Enable the CMDB 9.x Integration Point

  1. Open the UCMDB user interface.
  2. Select the Data Flow Management tab.
  3. Select Integration Studio.
  4. Create a new Integration Point according to the following table:

     

     

    Name
    Recommended
    Value
    Description
    Integration
    Name
    <user defined> The name you give to the integration point.
    Adapter BSM Adapter Select the adapter type from the drop-down list.
    Is Integration
    Activated
    selected Select this check box to create an active integration point.
    Hostname/IP <user defined> The name of the BSM server.
    Port <user defined> The port through which you access UCMDB.
    Credentials <user defined>
    If UCMDB credentials appear in the Credentials column, select them.
     
    If no UCMDB credentials appear, select Generic Protocol and click the Add new connection details for selected protocol type button.
     
    Enter the following information:
    • Description. Enter UCMDB.
    • User Name. Enter the UCMDB user name. The default value is admin.
    • User Password. Enter and confirm a password.
    Push Back IDs Enabled
    Specifies whether to push back the global IDs after CIs are populated in the server.
     
    Note: Relevant for UCMDB 9.x adapters.
    Probe Name <user defined> Select the probe you configured previously from the dropdown list.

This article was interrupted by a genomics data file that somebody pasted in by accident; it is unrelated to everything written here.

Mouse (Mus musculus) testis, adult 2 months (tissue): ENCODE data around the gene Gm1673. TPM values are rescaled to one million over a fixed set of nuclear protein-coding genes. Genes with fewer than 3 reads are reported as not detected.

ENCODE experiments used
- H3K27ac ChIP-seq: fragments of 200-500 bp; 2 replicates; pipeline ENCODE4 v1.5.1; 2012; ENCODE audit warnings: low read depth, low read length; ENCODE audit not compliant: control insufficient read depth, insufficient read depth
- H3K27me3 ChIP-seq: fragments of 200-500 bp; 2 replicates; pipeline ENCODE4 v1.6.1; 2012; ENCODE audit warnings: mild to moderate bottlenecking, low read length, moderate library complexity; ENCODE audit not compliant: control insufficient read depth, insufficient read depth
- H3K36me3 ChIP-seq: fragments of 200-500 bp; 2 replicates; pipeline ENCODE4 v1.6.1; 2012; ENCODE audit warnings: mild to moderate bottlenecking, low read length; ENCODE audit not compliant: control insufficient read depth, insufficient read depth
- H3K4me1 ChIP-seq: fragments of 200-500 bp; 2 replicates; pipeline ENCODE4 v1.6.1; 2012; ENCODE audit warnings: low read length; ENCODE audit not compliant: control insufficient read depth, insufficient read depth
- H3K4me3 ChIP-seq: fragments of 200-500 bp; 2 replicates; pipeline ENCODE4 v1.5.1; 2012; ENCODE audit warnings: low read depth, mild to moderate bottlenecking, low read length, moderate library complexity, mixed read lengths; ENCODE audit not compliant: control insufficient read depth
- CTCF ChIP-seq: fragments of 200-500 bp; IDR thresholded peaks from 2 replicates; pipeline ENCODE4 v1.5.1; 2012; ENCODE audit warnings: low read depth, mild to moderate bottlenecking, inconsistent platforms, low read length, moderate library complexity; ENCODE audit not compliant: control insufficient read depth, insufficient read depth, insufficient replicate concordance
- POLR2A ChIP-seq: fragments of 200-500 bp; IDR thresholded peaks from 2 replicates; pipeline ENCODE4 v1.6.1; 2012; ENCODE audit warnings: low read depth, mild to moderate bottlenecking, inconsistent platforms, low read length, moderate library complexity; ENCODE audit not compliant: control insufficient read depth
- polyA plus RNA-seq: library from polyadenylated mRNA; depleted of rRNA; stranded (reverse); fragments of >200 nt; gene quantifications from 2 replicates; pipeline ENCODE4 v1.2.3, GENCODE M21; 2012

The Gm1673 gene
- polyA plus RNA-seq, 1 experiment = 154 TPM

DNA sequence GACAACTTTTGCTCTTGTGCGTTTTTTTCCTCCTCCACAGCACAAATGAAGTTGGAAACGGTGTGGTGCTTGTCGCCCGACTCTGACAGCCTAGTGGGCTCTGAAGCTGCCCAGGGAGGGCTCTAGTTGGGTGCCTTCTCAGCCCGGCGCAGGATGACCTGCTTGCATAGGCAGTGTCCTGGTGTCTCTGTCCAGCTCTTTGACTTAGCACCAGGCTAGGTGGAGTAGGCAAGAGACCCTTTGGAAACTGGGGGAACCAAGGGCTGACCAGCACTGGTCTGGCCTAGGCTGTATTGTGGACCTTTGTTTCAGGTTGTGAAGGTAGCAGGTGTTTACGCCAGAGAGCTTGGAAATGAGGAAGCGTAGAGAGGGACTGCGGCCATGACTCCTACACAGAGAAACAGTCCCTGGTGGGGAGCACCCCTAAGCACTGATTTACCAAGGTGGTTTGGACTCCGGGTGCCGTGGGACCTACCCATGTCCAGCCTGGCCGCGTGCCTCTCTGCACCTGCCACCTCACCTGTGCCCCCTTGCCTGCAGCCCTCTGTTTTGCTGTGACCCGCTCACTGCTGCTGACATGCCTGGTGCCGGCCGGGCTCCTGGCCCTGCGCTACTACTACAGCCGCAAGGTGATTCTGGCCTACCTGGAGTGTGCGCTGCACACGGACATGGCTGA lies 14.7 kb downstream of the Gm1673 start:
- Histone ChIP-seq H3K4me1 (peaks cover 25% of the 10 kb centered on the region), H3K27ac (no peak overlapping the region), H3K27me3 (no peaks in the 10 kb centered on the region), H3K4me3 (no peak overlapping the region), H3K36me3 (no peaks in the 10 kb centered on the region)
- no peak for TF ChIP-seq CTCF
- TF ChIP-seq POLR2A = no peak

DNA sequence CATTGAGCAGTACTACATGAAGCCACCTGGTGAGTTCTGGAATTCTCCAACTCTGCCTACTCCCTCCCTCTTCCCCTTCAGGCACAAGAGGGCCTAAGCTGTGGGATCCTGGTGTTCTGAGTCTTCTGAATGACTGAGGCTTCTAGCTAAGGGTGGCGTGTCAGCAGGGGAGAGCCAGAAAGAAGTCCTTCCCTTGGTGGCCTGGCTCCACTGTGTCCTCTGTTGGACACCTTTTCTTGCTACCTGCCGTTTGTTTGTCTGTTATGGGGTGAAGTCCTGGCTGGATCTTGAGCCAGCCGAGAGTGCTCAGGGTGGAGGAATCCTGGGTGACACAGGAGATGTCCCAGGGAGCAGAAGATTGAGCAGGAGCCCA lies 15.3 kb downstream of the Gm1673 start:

5. Click the Add button on the right side of the window and add Job definitions as follows:

     

     

    • Name the Job Definition.
    • Select the Allow Delete check box.
    • Click the Add button in the Job definition window.
    • From the pop up window, browse to root – CMS sync, select the ActiveDirectory_sync job and click OK.
    • Select the Scheduler definition check box.
    • In the Repeat window, select Cron.
    • For the Cron expression, enter the followning string: * 0/10 * * * ? *
    • Adjust other settings as needed.
    • When finished, click OK and save the integration.
    • Repeat steps to a to i and configure the following jobs:

       

       

      • FailoverCluster_Sync
      • IIS_Sync
      • SOA_Sync
      • BusinessAndFacilities_Sync
      • ExchangeServer_Sync
      • Virtualization_Sync
      • Siebel_Sync
      • Credentials_Sync
      • Basicinfrastructure_Sync
      • J2EE_Sync
      • SAP_Sync
  6. Browse to BSM on port 21212 (for example, http://yourDPShost.domain:21212), and select the JMX Console.
  7. Log on to the JMX console.
  8. From the UCMDB section, select UCMDB:service=Multiple CMDB Instances Services.
  9. Invoke:

     

     

    • setAsNonGlobalIdGenerator for customer ID 1 and verify it succeeded.
    • getGlobalIdGeneratorScopes for customer ID 1 and verify it succeeded.
  10. Browse to your UCMDB administration user interface.
  11. Click the Data Flow Management tab.
  12. Select Integration Studio from the options.
  13. Select the integration point that you have configured.
  14. In the Job definition section, click Synchronize All to run the synchronization.

‚ÄčThe integration point should be active and the jobs appear properly.

Verify UCMDB – BSM Configuration

  1. Browse to your UCMDB server user interface.
  2. In the CI Type manager screen, locate the Node element.